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Wednesday, January 6, 2010

5 Misconceptions About Celiac Disease

In case you took off earlier this week on a brief stint as a member of the Amish community I'd like to bring your attention to this tasty little bit of validation from Dr. Mark Hyman, a swoon-worthy MD for any Celiac who's ever gotten the uber-expensive brushoff from a member of the medical community. Anyone who boldly shoots down misconceptions about Celiac Disease gets a gold star in my book. Make it two.
I'm not going to lie, it is very awesome to see my story, our story substantiated in such a mainstream forum. I think we can all celebrate greater awareness and fewer people saying "ohhhh, so you can eat whole wheat flour, right?" I could carry on and detail the myriad of ways this HuffPo article kicks ass but I'd rather move down to the comments section of the aforementioned piece.

Stand back, I'm just going to let it all out - what a horrific, disconcerting, tumultuous, infuriating, slap in the face laundry list of word vomit. Okay, maybe that's not entirely fair; there were some very thoughtful, truthful comments from people sharing their personal stories, expressing gratitude for the article and handing down tips from their own lives. That's the good.

And then there's the bad. And the bad is so very, very bad. Let's break it down: we have three basic types of damaging comments.  
First: your Basic Comment Thread Dingbat, spraying inflammatory remarks in a pathetic attempt to spike the traffic to their various internet endeavors.  
Second: Naysayers who either have an unnatural attachment to (in this case) wheat and feel the need to defend it to the death or who don't want to acknowledge that they might have a problem so instead try to shoot holes in the article.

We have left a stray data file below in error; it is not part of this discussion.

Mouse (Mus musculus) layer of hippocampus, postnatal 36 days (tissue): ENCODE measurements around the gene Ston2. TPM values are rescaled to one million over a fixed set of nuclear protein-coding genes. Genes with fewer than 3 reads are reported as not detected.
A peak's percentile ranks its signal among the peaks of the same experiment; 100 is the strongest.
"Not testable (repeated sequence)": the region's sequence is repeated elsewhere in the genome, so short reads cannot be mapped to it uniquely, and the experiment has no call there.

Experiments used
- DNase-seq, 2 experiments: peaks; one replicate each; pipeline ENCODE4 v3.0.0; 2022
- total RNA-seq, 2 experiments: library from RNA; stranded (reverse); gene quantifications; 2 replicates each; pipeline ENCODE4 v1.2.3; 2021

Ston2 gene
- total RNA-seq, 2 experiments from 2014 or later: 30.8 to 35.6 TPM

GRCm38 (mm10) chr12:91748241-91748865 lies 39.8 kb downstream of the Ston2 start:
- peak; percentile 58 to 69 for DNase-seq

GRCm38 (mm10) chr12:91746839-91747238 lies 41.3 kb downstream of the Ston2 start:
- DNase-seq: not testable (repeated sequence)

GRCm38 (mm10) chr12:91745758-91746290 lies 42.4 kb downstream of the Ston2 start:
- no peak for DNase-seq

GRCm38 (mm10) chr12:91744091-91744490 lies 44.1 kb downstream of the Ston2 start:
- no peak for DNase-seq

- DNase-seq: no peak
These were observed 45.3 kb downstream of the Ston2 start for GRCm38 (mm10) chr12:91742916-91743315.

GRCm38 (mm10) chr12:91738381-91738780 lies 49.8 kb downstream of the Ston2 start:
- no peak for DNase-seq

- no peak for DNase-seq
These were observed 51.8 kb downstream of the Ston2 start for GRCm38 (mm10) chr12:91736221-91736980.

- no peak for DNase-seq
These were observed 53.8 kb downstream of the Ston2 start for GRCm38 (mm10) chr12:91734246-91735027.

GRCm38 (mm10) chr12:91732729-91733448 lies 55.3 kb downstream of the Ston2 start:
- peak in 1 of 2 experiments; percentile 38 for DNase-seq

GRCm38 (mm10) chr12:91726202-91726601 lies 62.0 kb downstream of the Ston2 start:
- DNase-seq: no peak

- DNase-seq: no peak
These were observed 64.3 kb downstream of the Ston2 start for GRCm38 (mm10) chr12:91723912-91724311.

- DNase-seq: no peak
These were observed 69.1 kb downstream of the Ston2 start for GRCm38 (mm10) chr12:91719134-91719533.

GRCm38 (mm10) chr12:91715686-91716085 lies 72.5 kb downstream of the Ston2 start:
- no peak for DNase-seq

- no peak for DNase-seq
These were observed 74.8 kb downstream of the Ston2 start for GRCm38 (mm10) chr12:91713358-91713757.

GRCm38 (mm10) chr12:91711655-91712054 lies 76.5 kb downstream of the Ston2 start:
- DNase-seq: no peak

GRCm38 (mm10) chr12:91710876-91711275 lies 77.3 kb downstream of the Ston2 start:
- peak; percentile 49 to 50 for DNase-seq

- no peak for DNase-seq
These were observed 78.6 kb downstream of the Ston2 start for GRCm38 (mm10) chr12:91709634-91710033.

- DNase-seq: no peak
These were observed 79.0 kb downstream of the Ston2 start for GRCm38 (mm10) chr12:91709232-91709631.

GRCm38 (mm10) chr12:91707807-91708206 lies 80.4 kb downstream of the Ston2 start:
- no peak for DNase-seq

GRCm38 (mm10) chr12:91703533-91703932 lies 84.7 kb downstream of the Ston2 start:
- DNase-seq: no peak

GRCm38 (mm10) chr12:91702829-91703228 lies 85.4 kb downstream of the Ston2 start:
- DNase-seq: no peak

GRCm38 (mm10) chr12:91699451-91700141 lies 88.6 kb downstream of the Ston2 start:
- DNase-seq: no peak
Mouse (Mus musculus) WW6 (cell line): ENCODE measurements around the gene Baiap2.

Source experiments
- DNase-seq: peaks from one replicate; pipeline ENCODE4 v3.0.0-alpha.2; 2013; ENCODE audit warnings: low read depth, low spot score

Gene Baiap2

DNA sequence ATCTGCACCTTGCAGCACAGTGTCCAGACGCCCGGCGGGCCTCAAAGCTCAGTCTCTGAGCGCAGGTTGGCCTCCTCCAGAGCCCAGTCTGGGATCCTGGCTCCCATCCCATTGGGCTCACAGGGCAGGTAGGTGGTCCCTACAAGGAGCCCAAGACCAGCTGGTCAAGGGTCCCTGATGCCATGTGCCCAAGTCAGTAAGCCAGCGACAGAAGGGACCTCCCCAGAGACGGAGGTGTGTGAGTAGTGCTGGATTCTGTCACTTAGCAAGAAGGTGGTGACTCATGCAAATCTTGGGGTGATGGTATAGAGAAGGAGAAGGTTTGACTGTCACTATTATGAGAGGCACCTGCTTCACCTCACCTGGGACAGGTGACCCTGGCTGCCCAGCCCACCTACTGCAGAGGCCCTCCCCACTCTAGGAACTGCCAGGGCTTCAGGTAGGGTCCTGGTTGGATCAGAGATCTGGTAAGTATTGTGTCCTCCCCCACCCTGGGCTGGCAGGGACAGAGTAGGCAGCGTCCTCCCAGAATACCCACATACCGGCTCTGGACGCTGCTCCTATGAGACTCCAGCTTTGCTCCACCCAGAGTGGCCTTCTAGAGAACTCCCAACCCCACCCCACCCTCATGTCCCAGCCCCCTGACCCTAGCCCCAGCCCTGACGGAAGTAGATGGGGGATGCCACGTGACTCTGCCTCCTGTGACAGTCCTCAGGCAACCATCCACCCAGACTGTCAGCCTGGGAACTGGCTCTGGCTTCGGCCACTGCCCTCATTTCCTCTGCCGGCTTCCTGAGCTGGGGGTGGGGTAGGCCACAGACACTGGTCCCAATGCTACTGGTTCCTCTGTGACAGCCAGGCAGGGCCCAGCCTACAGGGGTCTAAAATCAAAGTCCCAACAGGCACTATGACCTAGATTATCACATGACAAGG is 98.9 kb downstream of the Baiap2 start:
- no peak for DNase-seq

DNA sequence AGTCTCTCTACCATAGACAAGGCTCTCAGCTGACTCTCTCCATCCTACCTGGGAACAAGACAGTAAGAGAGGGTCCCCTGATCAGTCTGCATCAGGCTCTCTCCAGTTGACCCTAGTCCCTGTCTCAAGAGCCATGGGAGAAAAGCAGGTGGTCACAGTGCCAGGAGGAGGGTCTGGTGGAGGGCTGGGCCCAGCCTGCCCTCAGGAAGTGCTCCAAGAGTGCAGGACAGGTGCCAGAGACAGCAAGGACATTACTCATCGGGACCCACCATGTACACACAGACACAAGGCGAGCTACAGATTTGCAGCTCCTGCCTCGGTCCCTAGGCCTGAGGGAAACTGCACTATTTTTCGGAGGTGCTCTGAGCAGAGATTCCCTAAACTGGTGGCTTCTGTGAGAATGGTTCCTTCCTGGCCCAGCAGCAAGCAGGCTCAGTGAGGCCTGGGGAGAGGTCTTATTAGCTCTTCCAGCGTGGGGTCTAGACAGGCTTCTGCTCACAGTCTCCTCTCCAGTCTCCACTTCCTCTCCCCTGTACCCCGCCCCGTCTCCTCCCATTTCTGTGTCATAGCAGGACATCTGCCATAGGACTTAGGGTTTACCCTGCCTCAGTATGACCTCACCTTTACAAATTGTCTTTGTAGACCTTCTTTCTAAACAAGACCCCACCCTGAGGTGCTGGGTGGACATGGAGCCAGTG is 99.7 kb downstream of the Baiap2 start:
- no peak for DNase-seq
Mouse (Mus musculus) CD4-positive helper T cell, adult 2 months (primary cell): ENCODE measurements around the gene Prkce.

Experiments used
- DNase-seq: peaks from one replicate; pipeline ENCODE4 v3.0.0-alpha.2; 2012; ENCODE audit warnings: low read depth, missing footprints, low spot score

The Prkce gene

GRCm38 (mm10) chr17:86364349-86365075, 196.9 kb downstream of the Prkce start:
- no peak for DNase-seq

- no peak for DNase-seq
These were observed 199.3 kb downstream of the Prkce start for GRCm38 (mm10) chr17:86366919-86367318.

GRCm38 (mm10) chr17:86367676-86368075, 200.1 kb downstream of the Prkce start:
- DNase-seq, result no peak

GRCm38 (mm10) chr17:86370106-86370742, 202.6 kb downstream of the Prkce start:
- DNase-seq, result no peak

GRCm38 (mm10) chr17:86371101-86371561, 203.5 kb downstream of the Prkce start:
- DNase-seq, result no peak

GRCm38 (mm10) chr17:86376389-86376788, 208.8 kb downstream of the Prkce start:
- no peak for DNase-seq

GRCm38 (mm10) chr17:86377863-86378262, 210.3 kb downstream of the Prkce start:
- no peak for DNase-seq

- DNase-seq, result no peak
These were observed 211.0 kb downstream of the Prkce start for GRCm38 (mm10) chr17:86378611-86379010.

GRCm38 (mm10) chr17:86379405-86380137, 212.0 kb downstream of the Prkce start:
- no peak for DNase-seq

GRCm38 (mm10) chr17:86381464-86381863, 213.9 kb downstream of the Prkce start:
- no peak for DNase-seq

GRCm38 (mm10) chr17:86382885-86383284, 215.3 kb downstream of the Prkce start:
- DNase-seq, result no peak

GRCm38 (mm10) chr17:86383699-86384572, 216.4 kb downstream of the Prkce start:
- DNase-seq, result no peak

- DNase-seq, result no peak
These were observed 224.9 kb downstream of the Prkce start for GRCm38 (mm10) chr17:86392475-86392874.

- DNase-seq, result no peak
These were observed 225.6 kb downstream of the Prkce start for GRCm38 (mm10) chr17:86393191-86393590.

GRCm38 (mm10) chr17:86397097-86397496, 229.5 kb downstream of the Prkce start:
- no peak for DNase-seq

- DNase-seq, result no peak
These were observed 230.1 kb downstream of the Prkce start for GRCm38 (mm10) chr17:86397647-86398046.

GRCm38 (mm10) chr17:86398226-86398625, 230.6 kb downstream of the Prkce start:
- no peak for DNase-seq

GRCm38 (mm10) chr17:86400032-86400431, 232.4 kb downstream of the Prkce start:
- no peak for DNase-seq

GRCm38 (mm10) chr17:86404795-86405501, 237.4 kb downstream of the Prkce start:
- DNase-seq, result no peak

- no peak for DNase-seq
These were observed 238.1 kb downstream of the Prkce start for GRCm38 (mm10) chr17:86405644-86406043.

Third, and most damaging (in my opinion) are the Haphazard Helpers. These are people, often well meaning, who divulge little tidbits they've picked up along the way from various cobbled together sources but are, in fact, wrong.

The spreading of incorrect tips and information is probably the most dangerous thing to our efforts in spreading Celiac awareness. It harms people with Celiac because they might follow said advise and it harms people who are undiagnosed because it leads to longer periods of undiagnosed and suffering existence. And so, in an effort to squash some pretty heinous untruths, I'd like to offer up some of the misconceptions I've encountered in the last two and a half years. I apologize if these are old hat for some of you, everyone has to start somewhere.

5 Misconceptions About Celiac Disease

1. I don't experience any outward I can't have Celiac Disease

The symptoms of Celiac Disease are so vague and ambiguous and varied among people that it is the number one reason why it goes undiagnosed for so long. Some people with Celiac are thin, some are not, some have problem skin, nausea or fatigue, on and on and on. It's really a grab bag. Maybe the most puzzling symptom of all is displaying NO symptoms. Just because you are not wearing a rut in your floor to the bathroom does not mean that your villi are not under serious attack. Dr. Green backs this up with the 6th question. If there is someone in your family who has Celiac Disease - get tested.

2. I've tried the Gluten Free Diet for a few weeks...but I still have symptoms. This means I don't have Celiac Disease.